Tuberous sclerosis (TSC) is a genetic disorder characterized by the presence of benign congenital tumors in multiple organs and is caused by mutations in one of two genes, called TSC1 and TSC2. Osseous lesions in TSC are characterized by osteosclerotic changes in skeletal and craniofacial bones. The mechanisms underlying the osseous lesions in TSC and the regulation of bone metabolism by mTOR signaling is still unknown. We found that conditional deletion of TSC1, a negative regulator of mTOR signaling, in neural crest- derived cells led to lifelong accumulation of neural crest-derived craniofacial bone mass. The long-term goal of our proposed studies is to understand the signal transduction mechanisms that regulate physiological and pathological bone metabolism. There are two specific aims of the proposed project:
Aim 1. Determine the cellular mechanisms by which TSC/mTORC1signaling regulates bone growth. We will determine the mTORC1 activity alteration in response to TSC1 deletion;determine the mechanisms of phenotype rescue by rapamycin;determine the cellular function alterations that are responsible for the aberrant bone growth;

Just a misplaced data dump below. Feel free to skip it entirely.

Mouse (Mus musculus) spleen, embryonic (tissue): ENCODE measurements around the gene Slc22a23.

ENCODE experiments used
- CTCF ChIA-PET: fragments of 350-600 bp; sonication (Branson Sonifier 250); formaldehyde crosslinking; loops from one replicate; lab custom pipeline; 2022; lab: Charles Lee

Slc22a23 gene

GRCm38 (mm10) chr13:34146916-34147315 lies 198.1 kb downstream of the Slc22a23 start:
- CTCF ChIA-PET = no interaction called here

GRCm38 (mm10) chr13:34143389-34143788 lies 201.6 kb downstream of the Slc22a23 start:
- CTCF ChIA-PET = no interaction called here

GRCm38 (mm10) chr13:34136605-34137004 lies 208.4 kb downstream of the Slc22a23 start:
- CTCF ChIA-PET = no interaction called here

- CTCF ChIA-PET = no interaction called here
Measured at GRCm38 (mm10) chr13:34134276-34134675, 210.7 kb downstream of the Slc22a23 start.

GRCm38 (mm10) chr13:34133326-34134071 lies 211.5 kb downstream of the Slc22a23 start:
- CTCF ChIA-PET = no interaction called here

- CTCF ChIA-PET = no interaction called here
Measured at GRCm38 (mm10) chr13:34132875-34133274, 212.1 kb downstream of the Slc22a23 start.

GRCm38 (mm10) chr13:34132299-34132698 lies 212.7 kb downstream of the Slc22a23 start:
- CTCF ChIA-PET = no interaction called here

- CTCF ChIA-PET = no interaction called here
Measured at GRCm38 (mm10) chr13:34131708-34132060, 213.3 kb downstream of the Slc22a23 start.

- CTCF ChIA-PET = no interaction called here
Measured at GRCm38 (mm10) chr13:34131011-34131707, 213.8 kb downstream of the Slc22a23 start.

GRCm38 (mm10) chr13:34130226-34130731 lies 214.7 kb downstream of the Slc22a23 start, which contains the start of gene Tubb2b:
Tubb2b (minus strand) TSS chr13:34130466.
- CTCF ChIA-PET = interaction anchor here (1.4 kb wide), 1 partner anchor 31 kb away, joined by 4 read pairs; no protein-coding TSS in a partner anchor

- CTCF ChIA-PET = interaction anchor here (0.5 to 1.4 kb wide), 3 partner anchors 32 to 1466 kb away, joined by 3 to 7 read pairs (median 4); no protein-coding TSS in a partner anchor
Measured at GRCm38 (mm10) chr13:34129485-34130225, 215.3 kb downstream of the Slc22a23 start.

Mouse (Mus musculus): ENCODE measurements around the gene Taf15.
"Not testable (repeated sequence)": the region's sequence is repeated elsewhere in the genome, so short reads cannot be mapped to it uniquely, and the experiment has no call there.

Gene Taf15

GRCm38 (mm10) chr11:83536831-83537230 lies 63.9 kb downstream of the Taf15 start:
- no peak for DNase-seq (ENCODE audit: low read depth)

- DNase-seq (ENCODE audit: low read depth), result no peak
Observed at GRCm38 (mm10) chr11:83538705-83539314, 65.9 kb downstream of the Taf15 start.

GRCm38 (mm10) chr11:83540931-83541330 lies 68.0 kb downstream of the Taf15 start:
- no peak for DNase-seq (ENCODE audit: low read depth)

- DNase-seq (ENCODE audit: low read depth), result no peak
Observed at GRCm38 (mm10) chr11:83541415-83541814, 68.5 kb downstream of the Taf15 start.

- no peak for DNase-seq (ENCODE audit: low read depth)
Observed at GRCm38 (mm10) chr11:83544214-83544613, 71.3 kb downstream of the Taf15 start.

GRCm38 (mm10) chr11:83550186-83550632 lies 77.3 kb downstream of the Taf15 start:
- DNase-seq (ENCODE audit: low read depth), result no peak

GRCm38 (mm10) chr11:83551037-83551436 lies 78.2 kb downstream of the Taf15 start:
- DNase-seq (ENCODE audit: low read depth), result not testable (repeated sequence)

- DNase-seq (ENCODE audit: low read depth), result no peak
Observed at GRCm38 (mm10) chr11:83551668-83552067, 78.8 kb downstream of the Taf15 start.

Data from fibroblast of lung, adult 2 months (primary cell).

Aim 2. Determine to what extent TSC/mTORC1 signaling regulates osteoblast energy metabolism. We will determine the effects of enhanced mTORC1 signaling on mitochondria biogenesis in osteoblasts;determine whether reactive oxygen species (ROS) plays a role in the mTORC1 regulation of osteoblast function. Health relevence: TSC affects as many as 25,000 to 50,000 individuals in the United States and about 1 to 2 million individuals worldwide. Osseous manifestations of TSC are very frequent (more than 60%). The proposed study is not only valuable for determining the mechanisms of osseous lesion of TSC and benefit the treatment of TSC, it also allows us to define novel bone acquisition signals, which are fundamentally important for the development of new therapeutics to treat other bone diseases such as osteoporosis.
Tuberous sclerosis (TSC) is a genetic disorder characterized by the presence of benign congenital tumors in multiple organs and is caused by mutations in one of two genes, called TSC1 and TSC2. Skeletal and craniofacial bone lesions are present in more than two thirds of the TSC patients. This proposed project will elucidate the mechanisms of the bone lesions in TSC patients. The pathways and mechanisms identified can be potentially utilized for the future novel treatment of bone lesions in TSC as well as osteoporosis patients.